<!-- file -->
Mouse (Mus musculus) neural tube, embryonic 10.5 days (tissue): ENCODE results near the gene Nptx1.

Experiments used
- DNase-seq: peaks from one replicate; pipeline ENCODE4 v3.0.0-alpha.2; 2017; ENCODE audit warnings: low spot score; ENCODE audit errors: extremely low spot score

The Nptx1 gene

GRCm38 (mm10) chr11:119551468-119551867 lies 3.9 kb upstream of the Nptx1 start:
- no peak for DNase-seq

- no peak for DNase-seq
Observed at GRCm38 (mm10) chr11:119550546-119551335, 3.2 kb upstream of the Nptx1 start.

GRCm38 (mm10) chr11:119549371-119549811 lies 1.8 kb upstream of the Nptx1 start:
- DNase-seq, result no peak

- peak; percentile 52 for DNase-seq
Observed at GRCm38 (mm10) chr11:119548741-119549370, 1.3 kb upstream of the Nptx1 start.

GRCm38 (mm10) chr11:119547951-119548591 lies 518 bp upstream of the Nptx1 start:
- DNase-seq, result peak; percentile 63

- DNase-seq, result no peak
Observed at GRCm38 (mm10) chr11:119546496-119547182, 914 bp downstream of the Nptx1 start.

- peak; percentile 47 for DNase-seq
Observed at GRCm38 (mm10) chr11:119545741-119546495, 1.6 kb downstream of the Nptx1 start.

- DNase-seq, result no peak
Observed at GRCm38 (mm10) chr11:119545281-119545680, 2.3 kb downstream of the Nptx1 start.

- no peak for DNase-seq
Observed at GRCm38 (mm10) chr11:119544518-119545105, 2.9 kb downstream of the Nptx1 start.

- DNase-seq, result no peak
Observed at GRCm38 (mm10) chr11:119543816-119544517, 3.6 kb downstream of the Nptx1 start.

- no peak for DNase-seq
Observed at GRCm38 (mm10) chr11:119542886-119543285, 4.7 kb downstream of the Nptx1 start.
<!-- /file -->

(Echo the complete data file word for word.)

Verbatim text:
Mouse (Mus musculus) neural tube, embryonic 10.5 days (tissue): ENCODE results near the gene Nptx1.

Experiments used
- DNase-seq: peaks from one replicate; pipeline ENCODE4 v3.0.0-alpha.2; 2017; ENCODE audit warnings: low spot score; ENCODE audit errors: extremely low spot score

The Nptx1 gene

GRCm38 (mm10) chr11:119551468-119551867 lies 3.9 kb upstream of the Nptx1 start:
- no peak for DNase-seq

- no peak for DNase-seq
Observed at GRCm38 (mm10) chr11:119550546-119551335, 3.2 kb upstream of the Nptx1 start.

GRCm38 (mm10) chr11:119549371-119549811 lies 1.8 kb upstream of the Nptx1 start:
- DNase-seq, result no peak

- peak; percentile 52 for DNase-seq
Observed at GRCm38 (mm10) chr11:119548741-119549370, 1.3 kb upstream of the Nptx1 start.

GRCm38 (mm10) chr11:119547951-119548591 lies 518 bp upstream of the Nptx1 start:
- DNase-seq, result peak; percentile 63

- DNase-seq, result no peak
Observed at GRCm38 (mm10) chr11:119546496-119547182, 914 bp downstream of the Nptx1 start.

- peak; percentile 47 for DNase-seq
Observed at GRCm38 (mm10) chr11:119545741-119546495, 1.6 kb downstream of the Nptx1 start.

- DNase-seq, result no peak
Observed at GRCm38 (mm10) chr11:119545281-119545680, 2.3 kb downstream of the Nptx1 start.

- no peak for DNase-seq
Observed at GRCm38 (mm10) chr11:119544518-119545105, 2.9 kb downstream of the Nptx1 start.

- DNase-seq, result no peak
Observed at GRCm38 (mm10) chr11:119543816-119544517, 3.6 kb downstream of the Nptx1 start.

- no peak for DNase-seq
Observed at GRCm38 (mm10) chr11:119542886-119543285, 4.7 kb downstream of the Nptx1 start.